The granting of sideband on Europe’s CB frequencies (well at least some of them) was great news to CB’ers who wanted to use the mode and stay on the right side of the law.
Anything that gives us more toys to play with can only be a good move and along with a few new SSB mobiles to hit the UK market, came the chance to legally use a handheld CB radio that had full SSB capability built in as standard.
It does seem a surprise to me that there aren’t more of these new sideband handhelds up for grabs, but maybe the interest or potential sales don’t warrant other firms jumping on board?
By far the most readily available has to be the Albrecht AE2990 with both online and real world retailers stocking the model.
Albrecht AE2990 Cept Modified Handheld SSB CB Radio
The radios general makeup should be familiar to anybody how’s used a modern CB handheld.
The important functions have been bundled around the PTT button to give the user as much ease as possible when using the set one handed (this may take a little practice until you remember exactly what all the buttons do), Volume/Clarifier (BFO if you like) are up top and the usual power supply architecture based around 9 AA batteries.
Squelch, mic gain and RF gain are selected by a malfunction button on the front panel. Not having the squelch on a rotary switch on the top panel does take a little getting used to but I think Albrecht made the right decision to put the Clarifier there instead.
As with any synthesized CB radio you have scan functions that make finding transmissions easier and much quicker (once you master the squelch).
Available modes are AM/FM/SSB with a maximum power output of 4 watt across all the board.
As a new CB ages there’s always little functionally issues that many users face but thankfully most do get sorted out over time, either with modifications or upgrades/newer versions from the radios producer.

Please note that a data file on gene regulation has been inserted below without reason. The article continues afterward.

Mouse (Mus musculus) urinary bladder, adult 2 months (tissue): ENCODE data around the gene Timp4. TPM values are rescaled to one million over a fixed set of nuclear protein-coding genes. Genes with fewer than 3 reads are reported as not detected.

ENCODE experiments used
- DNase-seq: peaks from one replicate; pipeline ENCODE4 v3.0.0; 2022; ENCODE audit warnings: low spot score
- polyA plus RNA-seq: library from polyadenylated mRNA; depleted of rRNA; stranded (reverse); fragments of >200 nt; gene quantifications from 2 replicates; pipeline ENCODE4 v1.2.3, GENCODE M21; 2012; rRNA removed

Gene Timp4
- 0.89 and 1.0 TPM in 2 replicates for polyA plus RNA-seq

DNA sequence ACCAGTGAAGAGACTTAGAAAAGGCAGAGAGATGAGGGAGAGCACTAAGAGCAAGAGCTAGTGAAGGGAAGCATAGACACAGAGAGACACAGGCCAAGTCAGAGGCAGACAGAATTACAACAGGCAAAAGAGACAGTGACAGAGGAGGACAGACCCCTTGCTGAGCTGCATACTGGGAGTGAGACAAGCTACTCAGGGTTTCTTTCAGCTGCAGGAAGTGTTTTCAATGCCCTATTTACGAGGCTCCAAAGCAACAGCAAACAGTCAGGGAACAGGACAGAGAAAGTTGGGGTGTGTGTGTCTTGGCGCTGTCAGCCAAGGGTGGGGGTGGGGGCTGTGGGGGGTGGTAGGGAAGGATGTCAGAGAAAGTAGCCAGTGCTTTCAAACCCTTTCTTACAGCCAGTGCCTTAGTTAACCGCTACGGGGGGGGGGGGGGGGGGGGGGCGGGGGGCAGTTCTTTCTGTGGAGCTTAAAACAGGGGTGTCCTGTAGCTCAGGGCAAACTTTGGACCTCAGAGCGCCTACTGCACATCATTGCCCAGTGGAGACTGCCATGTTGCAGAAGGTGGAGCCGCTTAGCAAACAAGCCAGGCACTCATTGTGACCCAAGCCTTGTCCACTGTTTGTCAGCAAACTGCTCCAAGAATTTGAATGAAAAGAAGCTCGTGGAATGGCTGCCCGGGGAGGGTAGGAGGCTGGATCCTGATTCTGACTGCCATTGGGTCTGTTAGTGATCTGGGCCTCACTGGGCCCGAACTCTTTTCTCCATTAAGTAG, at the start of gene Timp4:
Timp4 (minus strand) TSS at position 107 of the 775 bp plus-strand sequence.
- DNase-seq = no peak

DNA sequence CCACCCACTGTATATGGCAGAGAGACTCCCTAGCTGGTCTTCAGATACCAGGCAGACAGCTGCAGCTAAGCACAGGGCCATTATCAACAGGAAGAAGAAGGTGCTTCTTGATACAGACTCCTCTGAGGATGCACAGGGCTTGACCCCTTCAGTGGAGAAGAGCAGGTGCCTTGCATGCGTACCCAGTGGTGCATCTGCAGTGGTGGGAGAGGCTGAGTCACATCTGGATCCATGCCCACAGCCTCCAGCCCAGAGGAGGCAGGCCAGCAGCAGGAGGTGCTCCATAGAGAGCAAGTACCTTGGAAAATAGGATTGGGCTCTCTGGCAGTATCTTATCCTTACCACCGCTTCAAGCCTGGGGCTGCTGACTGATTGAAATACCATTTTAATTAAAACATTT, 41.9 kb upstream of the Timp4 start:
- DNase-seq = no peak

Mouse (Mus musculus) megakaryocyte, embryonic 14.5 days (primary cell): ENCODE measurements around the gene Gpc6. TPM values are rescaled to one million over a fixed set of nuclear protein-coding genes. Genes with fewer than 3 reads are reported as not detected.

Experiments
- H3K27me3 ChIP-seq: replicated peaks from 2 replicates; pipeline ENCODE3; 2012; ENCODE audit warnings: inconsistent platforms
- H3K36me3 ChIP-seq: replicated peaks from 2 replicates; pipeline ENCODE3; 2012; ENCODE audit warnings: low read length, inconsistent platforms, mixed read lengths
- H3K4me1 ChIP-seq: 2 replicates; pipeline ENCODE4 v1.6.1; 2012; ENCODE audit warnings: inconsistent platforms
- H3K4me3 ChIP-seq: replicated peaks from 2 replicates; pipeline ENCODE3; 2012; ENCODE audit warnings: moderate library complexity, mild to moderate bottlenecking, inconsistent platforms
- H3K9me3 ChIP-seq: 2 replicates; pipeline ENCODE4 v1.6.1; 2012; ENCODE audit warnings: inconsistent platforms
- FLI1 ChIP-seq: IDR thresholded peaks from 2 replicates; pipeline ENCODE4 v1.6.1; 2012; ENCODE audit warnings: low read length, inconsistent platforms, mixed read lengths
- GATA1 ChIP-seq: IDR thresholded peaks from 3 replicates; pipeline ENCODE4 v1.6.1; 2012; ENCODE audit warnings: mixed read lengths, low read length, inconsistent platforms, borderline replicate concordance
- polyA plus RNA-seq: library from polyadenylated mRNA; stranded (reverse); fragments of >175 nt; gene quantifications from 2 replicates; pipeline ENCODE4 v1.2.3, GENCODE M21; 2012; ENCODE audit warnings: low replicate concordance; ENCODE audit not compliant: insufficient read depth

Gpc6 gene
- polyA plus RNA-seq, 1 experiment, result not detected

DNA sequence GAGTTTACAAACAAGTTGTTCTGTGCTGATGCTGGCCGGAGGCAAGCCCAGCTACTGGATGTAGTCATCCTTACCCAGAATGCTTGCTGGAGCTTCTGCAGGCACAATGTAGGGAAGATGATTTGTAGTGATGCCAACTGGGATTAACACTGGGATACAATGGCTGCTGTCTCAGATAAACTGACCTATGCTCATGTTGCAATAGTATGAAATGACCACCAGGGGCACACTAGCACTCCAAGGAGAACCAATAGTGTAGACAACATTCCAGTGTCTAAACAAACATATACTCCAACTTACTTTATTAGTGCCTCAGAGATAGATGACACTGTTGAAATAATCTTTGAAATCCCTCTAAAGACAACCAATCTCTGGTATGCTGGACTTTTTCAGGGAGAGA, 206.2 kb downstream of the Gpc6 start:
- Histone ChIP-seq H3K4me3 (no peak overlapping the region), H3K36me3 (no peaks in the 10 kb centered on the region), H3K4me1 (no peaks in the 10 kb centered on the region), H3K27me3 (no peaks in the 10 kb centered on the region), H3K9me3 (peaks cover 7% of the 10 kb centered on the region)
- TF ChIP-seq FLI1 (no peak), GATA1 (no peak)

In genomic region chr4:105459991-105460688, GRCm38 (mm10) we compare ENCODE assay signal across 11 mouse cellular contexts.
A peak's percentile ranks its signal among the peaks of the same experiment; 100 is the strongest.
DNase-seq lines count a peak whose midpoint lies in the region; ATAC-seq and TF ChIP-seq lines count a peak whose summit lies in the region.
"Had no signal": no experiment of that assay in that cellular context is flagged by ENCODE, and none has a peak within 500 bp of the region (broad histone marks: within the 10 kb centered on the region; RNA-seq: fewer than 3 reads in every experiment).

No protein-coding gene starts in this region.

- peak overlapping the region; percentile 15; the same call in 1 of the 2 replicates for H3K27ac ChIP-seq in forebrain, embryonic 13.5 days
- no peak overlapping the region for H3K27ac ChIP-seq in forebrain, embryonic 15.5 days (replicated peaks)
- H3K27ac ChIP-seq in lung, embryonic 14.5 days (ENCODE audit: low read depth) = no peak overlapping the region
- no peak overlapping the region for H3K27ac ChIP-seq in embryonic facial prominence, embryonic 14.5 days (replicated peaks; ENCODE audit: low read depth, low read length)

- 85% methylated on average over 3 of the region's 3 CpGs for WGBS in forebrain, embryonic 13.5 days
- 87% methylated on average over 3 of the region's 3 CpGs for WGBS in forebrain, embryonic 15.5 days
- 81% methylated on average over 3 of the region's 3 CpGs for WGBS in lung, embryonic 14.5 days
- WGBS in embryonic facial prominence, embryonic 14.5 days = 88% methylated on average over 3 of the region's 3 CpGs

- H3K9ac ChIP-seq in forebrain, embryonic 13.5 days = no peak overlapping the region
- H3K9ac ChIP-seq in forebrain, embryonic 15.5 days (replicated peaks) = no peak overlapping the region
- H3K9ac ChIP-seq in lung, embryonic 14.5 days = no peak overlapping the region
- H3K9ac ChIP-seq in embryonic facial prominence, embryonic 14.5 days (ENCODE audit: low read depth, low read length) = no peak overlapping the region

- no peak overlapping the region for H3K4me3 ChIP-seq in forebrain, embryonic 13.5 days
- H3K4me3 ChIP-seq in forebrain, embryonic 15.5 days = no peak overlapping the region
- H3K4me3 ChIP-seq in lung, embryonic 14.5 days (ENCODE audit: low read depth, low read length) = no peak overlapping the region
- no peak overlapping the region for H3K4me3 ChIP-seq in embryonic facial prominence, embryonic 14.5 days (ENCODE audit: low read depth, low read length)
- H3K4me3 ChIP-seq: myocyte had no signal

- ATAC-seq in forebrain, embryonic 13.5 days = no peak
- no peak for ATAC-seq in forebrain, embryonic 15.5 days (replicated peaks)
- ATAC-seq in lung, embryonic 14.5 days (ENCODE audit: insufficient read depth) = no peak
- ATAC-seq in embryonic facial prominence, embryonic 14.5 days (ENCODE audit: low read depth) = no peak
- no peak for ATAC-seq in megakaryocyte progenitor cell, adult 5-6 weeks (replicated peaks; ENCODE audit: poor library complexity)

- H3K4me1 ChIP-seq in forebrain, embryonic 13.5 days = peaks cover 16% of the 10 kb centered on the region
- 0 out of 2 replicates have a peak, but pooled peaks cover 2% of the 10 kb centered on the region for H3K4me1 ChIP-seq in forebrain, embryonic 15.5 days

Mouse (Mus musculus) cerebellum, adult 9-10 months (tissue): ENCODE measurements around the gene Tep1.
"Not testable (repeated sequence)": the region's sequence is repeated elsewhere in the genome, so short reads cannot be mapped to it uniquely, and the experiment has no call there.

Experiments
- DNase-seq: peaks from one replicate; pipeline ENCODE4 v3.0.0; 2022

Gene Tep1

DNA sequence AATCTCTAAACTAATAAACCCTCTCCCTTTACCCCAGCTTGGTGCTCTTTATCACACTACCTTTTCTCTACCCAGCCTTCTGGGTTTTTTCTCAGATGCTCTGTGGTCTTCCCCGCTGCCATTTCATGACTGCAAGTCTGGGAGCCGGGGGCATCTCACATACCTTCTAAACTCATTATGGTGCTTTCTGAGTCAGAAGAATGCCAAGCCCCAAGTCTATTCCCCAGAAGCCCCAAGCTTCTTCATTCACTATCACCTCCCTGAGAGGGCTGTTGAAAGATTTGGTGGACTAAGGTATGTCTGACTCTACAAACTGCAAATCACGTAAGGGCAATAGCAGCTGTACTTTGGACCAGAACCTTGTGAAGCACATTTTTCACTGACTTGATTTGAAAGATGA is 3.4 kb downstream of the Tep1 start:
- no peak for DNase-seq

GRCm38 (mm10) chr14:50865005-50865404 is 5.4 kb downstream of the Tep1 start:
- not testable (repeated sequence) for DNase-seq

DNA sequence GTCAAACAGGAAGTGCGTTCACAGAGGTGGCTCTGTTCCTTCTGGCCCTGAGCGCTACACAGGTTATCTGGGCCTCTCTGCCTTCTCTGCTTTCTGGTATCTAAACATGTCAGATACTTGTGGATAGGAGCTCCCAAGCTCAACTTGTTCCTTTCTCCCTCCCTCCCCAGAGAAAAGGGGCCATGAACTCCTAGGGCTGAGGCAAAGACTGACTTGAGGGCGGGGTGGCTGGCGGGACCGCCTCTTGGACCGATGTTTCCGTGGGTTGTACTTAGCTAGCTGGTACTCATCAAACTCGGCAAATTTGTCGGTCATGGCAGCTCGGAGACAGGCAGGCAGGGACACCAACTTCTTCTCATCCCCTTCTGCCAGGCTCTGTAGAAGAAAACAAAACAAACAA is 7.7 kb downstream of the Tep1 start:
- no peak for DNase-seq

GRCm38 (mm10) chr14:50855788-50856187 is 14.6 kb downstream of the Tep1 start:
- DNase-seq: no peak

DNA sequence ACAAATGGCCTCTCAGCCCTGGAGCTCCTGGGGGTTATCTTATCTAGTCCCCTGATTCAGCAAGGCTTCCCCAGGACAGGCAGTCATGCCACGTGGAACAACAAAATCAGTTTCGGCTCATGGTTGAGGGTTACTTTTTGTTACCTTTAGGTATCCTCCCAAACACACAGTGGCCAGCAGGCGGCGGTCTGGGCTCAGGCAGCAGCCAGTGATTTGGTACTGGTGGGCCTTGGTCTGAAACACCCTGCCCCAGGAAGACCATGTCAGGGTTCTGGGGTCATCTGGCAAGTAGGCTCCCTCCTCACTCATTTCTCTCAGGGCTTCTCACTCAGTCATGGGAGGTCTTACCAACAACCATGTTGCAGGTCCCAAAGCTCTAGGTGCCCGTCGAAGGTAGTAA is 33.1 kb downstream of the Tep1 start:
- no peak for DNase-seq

One common thread you’ll see whenever someone talks about the AE2990 is the need to power down the radio when changing between one of the many bands available. This wouldn’t be so bad if it didn’t also reset the whole radio and any changes to squelch etc have to be redone.
This can get annoying while quickly listening around for some signals and I do wonder why Albrecht configured the radio this way?, when this change of bands could have been done without the need to switch off the set.
And the Price of Truly Portable SSB?
Any CB model with new features is going to be a little pricey at the start, especially if there’s not much in the way of competition.
This could be the case with the Albrecht AE2990 with prices (at the time of writing) hovering around the 200 pound mark (about the same price as a full featured mobile CB rig).
When you compare this to the way Baofeng have slashed the price of getting onto the VHF/UHF ham bands with their range of budget radios, it starts to come into perspective. We can only hope that time or some more (viable) SSB handhelds, force the overall price down.
Making the Most of SSB Portable Use – Standard Rules Apply
Short set top antennas are designed to make the rig easier to handle and even though modern helical can be efficient, there’s no getting away from the performance boost a longer antenna gives on a handheld.
The stock antenna supplied on the AE990 is a step above the more ‘stubby’ types that sets like the Midland 75-822 host, but if your planning a high ground session don’t forget to consider a lightweight mobile antenna as a much better alternative.
Overall the Albrecht AE2990 has bought portable SSB to those places that you could only ever take a FM handy even if this is at a price that seems slightly on the high side.